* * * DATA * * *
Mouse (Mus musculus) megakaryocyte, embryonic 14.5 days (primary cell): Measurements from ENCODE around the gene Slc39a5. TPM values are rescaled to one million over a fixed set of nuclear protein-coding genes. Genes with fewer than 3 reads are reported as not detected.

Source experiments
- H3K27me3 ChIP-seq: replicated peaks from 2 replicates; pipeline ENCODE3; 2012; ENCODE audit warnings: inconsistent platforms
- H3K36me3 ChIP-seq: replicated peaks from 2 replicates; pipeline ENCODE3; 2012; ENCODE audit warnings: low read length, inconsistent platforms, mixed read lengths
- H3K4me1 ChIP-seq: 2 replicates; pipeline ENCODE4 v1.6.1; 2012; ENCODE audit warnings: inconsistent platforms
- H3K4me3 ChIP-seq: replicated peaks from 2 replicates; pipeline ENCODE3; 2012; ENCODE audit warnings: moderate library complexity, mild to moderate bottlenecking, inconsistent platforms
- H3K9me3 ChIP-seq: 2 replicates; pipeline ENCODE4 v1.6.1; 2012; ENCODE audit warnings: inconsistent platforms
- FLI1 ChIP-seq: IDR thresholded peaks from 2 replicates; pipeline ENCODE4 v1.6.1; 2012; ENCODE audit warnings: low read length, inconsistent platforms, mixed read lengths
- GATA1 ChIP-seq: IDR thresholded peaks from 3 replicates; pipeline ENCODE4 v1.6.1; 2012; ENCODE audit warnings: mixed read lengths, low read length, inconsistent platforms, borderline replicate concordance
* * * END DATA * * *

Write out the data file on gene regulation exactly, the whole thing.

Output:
Mouse (Mus musculus) megakaryocyte, embryonic 14.5 days (primary cell): Measurements from ENCODE around the gene Slc39a5. TPM values are rescaled to one million over a fixed set of nuclear protein-coding genes. Genes with fewer than 3 reads are reported as not detected.

Source experiments
- H3K27me3 ChIP-seq: replicated peaks from 2 replicates; pipeline ENCODE3; 2012; ENCODE audit warnings: inconsistent platforms
- H3K36me3 ChIP-seq: replicated peaks from 2 replicates; pipeline ENCODE3; 2012; ENCODE audit warnings: low read length, inconsistent platforms, mixed read lengths
- H3K4me1 ChIP-seq: 2 replicates; pipeline ENCODE4 v1.6.1; 2012; ENCODE audit warnings: inconsistent platforms
- H3K4me3 ChIP-seq: replicated peaks from 2 replicates; pipeline ENCODE3; 2012; ENCODE audit warnings: moderate library complexity, mild to moderate bottlenecking, inconsistent platforms
- H3K9me3 ChIP-seq: 2 replicates; pipeline ENCODE4 v1.6.1; 2012; ENCODE audit warnings: inconsistent platforms
- FLI1 ChIP-seq: IDR thresholded peaks from 2 replicates; pipeline ENCODE4 v1.6.1; 2012; ENCODE audit warnings: low read length, inconsistent platforms, mixed read lengths
- GATA1 ChIP-seq: IDR thresholded peaks from 3 replicates; pipeline ENCODE4 v1.6.1; 2012; ENCODE audit warnings: mixed read lengths, low read length, inconsistent platforms, borderline replicate concordance